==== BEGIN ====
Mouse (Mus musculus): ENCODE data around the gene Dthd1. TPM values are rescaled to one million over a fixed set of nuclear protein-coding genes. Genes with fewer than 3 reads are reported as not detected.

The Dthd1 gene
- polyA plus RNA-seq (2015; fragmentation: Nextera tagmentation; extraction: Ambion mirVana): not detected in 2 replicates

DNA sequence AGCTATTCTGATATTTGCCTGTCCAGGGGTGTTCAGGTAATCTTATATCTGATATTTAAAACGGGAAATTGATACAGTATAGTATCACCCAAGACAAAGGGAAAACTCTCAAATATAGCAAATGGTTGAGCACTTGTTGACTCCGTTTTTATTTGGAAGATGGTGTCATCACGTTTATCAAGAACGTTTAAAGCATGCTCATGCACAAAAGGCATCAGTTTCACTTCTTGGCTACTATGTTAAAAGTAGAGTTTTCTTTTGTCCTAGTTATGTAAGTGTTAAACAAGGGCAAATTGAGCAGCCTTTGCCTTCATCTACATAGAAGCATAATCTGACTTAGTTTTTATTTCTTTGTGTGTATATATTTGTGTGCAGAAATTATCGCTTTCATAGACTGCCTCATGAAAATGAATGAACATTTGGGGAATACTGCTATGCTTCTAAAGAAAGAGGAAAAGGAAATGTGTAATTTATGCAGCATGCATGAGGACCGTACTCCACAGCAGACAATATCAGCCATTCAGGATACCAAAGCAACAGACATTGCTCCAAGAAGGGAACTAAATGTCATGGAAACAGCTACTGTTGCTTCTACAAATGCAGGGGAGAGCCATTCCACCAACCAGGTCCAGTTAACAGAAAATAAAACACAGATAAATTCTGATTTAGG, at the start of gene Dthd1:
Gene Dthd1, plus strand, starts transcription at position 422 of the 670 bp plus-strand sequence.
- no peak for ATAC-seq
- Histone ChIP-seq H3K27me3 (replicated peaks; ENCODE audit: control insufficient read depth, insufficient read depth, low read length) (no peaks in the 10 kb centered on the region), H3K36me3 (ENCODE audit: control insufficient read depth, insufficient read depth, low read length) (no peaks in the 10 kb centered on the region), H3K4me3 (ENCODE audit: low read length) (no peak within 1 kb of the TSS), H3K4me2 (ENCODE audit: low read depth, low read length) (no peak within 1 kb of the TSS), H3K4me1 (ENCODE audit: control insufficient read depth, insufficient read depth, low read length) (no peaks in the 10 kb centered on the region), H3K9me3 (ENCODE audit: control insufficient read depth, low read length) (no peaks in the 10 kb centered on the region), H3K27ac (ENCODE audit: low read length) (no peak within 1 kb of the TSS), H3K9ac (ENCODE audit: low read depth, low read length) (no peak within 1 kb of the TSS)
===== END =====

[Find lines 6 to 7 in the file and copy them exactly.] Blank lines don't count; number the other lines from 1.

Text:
- no peak for ATAC-seq
- Histone ChIP-seq H3K27me3 (replicated peaks; ENCODE audit: control insufficient read depth, insufficient read depth, low read length) (no peaks in the 10 kb centered on the region), H3K36me3 (ENCODE audit: control insufficient read depth, insufficient read depth, low read length) (no peaks in the 10 kb centered on the region), H3K4me3 (ENCODE audit: low read length) (no peak within 1 kb of the TSS), H3K4me2 (ENCODE audit: low read depth, low read length) (no peak within 1 kb of the TSS), H3K4me1 (ENCODE audit: control insufficient read depth, insufficient read depth, low read length) (no peaks in the 10 kb centered on the region), H3K9me3 (ENCODE audit: control insufficient read depth, low read length) (no peaks in the 10 kb centered on the region), H3K27ac (ENCODE audit: low read length) (no peak within 1 kb of the TSS), H3K9ac (ENCODE audit: low read depth, low read length) (no peak within 1 kb of the TSS)